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Luca November 23, 2000 05:46

Hi everyone. I'm testing Fluent on the Poiseuille problem (long straight tube, Newtonian fluid, parabolic inlet velocity profile, zero pressure outlet) both with bricks and tetrahedral elements. I have been told that Fluent works fine with tetra elements, but when I check the pressure loss between the inlet and the outlet, with bricks I get a value that is close to the analitic solution even with coarse grids and a thin boundary layer, while with tetras I get a pressure loss that is near to double than the correct one, even with grids that are more than double finer that the one made of bricks. I'm trying to change convergence, solution methods, to change outlet pressure value, but with no result. I also tried to check the pressure loss between two internal surfaces, to avoid boundary effects, but I coulnd't find the correct values. Can anyone who knows give me a hint? Thanks a lot


Volker Pawlik November 23, 2000 06:48

Re: Poiseuille!
Did you use 2nd oder discretisation? And did you also resolve the boundary layer in the tetrahedral case?


Luca November 23, 2000 08:08

Re: Poiseuille!
Thanks a lot, I'm working on discretization order and boundary layer for tetrahedreal case, and also on upwinding scheme, and things are getting better, even if not yet precisely correct. I am looking forward to get the right numbers!

John C. Chien November 23, 2000 13:18

Re: Poiseuille!
(1). I am glad that someone is doing this test. (2). There is no question that the brick mesh is more accurate than the tet mesh. (3). If you Change the stream-wise mesh size distribution, you can observe the change in stream-wise wall skin friction distribution. Run a few meshes with different stream-wise mesh distributions, this will give you some ideas about the results. (4). I think, the readers here would be very interested in your results related to the mesh size, distributions, and the accuracy.

chris November 23, 2000 19:53

Re: Poiseuille!
It's also nice to check this simple case with the equations of momentum. You have the pressures, the velocities and all the forces at the tube. Are there differences between the different cell-types ?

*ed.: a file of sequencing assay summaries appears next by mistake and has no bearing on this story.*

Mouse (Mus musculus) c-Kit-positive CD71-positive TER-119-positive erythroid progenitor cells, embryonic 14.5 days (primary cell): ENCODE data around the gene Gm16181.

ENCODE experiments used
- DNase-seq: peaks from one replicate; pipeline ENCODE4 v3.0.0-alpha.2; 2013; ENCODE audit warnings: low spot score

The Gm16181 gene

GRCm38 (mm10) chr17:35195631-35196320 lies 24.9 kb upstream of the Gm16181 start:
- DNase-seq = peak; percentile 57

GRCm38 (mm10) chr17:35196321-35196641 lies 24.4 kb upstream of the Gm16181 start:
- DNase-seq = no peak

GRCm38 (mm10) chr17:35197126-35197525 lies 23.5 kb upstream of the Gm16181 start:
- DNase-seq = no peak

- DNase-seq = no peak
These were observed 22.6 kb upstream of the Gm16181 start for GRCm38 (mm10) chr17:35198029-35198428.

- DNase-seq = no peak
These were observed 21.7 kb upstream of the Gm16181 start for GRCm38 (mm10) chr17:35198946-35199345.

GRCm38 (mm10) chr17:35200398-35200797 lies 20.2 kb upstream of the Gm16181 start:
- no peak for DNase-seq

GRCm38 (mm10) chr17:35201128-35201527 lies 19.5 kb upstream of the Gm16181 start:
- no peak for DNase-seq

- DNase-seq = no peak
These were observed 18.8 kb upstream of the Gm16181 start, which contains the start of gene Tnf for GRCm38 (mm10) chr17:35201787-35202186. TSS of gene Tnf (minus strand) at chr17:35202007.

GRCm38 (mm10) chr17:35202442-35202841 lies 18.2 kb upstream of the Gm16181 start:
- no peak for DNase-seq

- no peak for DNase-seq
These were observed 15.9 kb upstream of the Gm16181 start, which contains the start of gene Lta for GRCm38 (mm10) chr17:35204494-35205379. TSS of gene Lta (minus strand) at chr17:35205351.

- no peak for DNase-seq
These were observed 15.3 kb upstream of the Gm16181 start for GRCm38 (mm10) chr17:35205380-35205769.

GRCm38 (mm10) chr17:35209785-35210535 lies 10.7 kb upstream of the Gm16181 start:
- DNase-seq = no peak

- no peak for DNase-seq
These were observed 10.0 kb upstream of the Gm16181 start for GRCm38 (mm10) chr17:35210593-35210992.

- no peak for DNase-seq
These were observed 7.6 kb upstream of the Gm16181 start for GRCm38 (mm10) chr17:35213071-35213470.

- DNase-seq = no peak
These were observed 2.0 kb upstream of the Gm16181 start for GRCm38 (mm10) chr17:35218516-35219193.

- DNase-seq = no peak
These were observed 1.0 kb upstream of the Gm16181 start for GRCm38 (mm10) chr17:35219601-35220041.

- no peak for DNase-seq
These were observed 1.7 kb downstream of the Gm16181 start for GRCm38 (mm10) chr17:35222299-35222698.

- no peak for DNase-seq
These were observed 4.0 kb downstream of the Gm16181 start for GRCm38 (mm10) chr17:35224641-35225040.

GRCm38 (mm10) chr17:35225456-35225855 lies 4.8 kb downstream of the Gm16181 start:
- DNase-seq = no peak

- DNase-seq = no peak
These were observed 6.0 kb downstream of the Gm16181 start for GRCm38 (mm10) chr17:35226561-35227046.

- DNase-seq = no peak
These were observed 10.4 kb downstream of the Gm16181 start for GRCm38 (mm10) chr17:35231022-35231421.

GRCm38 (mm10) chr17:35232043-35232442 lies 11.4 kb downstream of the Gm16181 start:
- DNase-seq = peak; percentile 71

Luca November 24, 2000 05:59

Re: Poiseuille!
I'm using a cilynder of L=10*D. Tetrahedral mesh size is dependent on how many nodes I use to discretize the two edges on the bases of the cilynder. So far I used three different interval counts, of 20, 35, 50. Boundary layer was set to have a first row of D/33 or D/50 (depends on the case), a growth factor of 1.25 and a number of rows so that the most interior element is nearly squared (e.g. 4 for the 50 case, and 6 for the 20 case). So far I have noticed that even with the finest mesh (base mesh interval count of 50, resulting in 41133 nodes), if I don't include a boundary layer the pressure drop is overestimated by a 25% in respect to the analytical results. With the 20 case, the error is only 2% with previously described boundary layer (resulting in 11320 nodes), while 40% without boundary layer (3313 nodes). (I realize that these results are messed up, but I'm going to put some order). All the simulations were performed with segregated approach, second order discretization and upwinding, and SIMPLE coupling algorithm. Parabolic velocity inlet profile and zero pressure outlet. My question is: how can I change stream-wise mesh distribution without changing the overall mesh distribution? The number of triangles on the wall is implicitly set with the discretization of the base edges. Thank you all for your attention!


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